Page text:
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If you’re wondering what to do with those chocolate bitters your girlfriend got you for your birthday, try out this original drink created by Dylan. Bonus: It will give you an excuse to go buy a bottle of Averna Amarao, a mind-meltingly delicious amari that contains notes of baking spices, chocolate, and peppercorns. Add a few drops of cold brew coffee and the herby Suze and you have an appropriately strong complement to Mellow Corn whiskey—which is both the name of a distillery and an apt description for their 100-proof yellow-tinged whiskey.

Ingredients:
1½ ounces Mellow Corn whiskey
¾ ounce Suze
½ ounce Averna Amaro
¼ ounce simple syrup
3 drops cold brew coffee
2 dashes chocolate bitters
Orange peel garnish

Directions: Stir with ice until cold and blended. Strain into cocktail glass with no ice. Garnish with orange peel.


Death in the Afternoon

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Enjoying absinthe doesn’t have to involve a ton of other liquors and mixers. Sometimes, it’s as simple as layering some bubbly on top of it and sipping at your leisure. Perfect for afternoon drinking après a morning full of mimosas, this high-proof drink was supposedly one of noted lush Ernest Hemingway’s favorites.

Ingredients:
1 ounce absinthe
Champagne

Directions: Pour absinthe into Champagne flute. Top with Champagne.


Naval Martini

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If you’re a regular gin martini drinker, it’s time to enlist in the higher-proof version. It will pistol-whip you into happy hour and it won’t apologize.

Ingredients:
2½ ounces navy strength gin
¾ ounce dry vermouth
3 dashes orange bitters
Lemon peel or olive garnish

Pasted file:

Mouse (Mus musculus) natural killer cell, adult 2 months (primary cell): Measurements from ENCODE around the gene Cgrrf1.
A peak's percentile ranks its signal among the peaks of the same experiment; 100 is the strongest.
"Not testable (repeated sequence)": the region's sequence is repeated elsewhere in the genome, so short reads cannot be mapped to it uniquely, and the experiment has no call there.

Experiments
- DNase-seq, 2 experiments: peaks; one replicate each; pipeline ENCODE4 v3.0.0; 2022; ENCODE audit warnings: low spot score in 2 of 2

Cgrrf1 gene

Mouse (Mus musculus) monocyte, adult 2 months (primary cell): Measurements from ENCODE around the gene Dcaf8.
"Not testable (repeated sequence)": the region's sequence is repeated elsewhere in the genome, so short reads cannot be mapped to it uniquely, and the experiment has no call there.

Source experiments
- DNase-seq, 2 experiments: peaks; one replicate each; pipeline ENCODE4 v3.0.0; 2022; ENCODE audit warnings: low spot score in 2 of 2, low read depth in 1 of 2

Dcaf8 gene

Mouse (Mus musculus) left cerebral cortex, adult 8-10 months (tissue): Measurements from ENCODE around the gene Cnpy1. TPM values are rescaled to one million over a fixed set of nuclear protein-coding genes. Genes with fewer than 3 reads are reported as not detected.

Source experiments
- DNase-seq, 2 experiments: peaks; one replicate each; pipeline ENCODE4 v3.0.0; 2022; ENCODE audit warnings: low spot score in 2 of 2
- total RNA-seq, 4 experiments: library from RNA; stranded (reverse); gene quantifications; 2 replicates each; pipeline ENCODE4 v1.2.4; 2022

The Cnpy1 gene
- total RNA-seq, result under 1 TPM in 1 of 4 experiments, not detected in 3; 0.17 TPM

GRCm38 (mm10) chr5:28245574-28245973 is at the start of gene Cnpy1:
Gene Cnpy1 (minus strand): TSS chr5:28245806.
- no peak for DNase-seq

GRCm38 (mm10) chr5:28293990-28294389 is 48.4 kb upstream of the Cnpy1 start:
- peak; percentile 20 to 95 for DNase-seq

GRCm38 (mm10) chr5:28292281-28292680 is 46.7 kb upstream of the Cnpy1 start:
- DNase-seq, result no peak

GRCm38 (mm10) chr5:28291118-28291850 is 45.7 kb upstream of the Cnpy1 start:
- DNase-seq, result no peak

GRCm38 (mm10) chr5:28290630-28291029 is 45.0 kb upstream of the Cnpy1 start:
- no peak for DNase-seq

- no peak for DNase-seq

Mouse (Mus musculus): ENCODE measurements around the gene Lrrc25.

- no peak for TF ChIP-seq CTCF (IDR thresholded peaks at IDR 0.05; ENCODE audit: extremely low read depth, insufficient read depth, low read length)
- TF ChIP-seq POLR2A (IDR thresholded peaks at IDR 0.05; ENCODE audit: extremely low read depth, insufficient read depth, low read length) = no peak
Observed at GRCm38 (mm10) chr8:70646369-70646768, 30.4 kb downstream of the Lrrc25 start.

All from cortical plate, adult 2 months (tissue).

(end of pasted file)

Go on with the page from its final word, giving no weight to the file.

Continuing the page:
Directions: Stir with ice until cold and blended. Strain into cocktail glass. Garnish with lemon peel or olive.


Corpse Reviver #2

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Yes, there is a Corpse Reviver #1, but no one ever makes it. This high-proof twist on the popular #2, which features the floral Lillet Blanc aperitif, uses navy strength gin for even more necromantic properties.

Ingredients:
¾ ounce navy strength gin
¾ ounce lemon juice
¾ ounce triple sec
¾ ounce Lillet Blanc
¼ ounce absinthe
Lemon peel garnish

Directions: Shake with ice until cold and blended. Strain into cocktail glass. Garnish with lemon peel.


Morning Prayer

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I don’t go to church, but if I did, I would drink this cocktail that Dylan created for just such a purpose beforehand. A twist on the classic cocktail the Vesper that highlights the vodka rather than gin (less booze on your breath!), it also features Dimmi, a delicate peach-blossom liqueur from Italy that’s hard not to fall in love with.

Ingredients:
1½ ounces vodka
½ ounce navy strength gin
½ ounce Dimmi liqueur
¼ ounce Lillet Blanc
¼ ounce yellow chartreuse
2 dashes celery bitters
Lemon peel garnish

Directions: Stir with ice until cold and blended. Strain into cocktail glass. Garnish with lemon peel.


Jennifer Boudinot is a freelance writer and editor living in Brooklyn, New York. Her most recent book, with Dylan March, is The Book of Dangerous Cocktails: Adventurous Recipes for Serious Drinkers.